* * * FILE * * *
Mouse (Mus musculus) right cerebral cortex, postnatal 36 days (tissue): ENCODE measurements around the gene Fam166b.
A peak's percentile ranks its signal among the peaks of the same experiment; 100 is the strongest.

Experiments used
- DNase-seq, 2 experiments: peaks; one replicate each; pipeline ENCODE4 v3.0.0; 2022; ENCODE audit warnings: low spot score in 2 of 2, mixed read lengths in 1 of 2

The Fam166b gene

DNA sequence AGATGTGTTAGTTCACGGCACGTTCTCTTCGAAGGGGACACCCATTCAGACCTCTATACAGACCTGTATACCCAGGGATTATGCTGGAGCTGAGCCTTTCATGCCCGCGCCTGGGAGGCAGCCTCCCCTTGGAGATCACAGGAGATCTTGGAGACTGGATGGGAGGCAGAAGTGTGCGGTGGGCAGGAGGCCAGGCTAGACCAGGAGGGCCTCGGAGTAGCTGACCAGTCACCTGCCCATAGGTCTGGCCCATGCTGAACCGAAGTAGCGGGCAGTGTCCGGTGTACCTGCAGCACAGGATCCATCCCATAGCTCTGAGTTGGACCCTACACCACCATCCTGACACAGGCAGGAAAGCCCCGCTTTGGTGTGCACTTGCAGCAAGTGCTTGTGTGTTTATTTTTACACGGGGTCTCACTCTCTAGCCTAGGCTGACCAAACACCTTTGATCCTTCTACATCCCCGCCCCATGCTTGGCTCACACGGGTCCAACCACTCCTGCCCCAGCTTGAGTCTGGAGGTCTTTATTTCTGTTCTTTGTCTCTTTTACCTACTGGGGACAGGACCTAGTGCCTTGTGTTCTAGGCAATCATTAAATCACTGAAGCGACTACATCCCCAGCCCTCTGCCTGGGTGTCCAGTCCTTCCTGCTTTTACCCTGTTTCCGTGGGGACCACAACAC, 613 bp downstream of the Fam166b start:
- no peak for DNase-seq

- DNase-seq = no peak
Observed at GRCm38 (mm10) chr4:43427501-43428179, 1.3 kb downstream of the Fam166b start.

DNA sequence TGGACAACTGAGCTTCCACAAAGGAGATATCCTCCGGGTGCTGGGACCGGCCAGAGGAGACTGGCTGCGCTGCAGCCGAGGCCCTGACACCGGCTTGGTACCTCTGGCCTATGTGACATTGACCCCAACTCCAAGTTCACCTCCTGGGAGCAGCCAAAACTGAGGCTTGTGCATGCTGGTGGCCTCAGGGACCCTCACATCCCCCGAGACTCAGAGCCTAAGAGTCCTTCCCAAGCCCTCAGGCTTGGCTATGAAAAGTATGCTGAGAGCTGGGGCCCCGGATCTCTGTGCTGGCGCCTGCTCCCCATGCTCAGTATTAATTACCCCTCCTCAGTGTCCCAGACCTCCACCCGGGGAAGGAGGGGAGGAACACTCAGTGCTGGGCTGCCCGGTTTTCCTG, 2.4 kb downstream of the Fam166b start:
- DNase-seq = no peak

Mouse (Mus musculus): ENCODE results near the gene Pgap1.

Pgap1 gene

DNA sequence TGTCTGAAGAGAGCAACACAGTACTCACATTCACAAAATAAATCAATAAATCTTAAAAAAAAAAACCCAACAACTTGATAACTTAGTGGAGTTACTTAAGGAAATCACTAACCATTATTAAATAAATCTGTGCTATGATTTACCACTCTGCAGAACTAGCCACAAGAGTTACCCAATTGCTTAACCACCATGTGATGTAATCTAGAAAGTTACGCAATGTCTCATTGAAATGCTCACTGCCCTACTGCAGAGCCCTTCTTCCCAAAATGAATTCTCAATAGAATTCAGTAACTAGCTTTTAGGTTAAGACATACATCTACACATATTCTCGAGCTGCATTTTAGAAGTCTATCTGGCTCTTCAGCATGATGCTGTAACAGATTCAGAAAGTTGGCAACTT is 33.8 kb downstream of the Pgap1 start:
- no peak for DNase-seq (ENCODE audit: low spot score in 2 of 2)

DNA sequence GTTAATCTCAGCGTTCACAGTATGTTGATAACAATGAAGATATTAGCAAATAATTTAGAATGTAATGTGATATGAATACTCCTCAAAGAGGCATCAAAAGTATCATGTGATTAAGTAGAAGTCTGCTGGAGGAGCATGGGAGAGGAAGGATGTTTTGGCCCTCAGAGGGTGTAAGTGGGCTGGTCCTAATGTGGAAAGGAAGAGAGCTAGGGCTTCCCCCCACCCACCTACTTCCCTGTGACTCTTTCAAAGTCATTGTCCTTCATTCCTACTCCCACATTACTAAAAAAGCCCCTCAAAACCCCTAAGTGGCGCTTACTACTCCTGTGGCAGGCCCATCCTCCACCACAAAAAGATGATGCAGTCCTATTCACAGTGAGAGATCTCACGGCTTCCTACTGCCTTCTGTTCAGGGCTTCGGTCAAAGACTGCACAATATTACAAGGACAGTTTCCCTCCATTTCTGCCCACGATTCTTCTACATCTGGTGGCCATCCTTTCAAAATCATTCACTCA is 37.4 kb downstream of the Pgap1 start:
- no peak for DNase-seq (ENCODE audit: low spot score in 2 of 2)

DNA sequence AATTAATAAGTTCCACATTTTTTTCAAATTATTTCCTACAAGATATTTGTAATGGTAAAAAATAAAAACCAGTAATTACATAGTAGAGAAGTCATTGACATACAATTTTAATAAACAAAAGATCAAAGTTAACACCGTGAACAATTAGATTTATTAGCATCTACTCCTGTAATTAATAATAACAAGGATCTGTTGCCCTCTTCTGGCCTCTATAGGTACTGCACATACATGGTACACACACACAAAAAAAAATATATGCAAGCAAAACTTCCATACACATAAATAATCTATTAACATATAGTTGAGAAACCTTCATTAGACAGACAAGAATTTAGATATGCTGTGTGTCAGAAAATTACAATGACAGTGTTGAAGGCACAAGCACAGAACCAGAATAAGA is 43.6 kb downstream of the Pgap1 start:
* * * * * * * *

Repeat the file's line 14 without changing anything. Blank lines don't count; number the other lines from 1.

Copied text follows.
DNA sequence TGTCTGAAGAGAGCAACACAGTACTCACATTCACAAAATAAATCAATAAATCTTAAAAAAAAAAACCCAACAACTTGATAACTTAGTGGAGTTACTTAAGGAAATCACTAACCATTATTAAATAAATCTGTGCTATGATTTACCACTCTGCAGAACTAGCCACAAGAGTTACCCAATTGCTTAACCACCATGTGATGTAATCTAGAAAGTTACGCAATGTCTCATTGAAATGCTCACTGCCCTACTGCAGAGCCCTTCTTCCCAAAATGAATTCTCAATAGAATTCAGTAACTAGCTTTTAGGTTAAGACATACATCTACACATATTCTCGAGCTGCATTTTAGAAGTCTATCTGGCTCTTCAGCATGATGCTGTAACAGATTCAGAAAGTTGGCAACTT is 33.8 kb downstream of the Pgap1 start: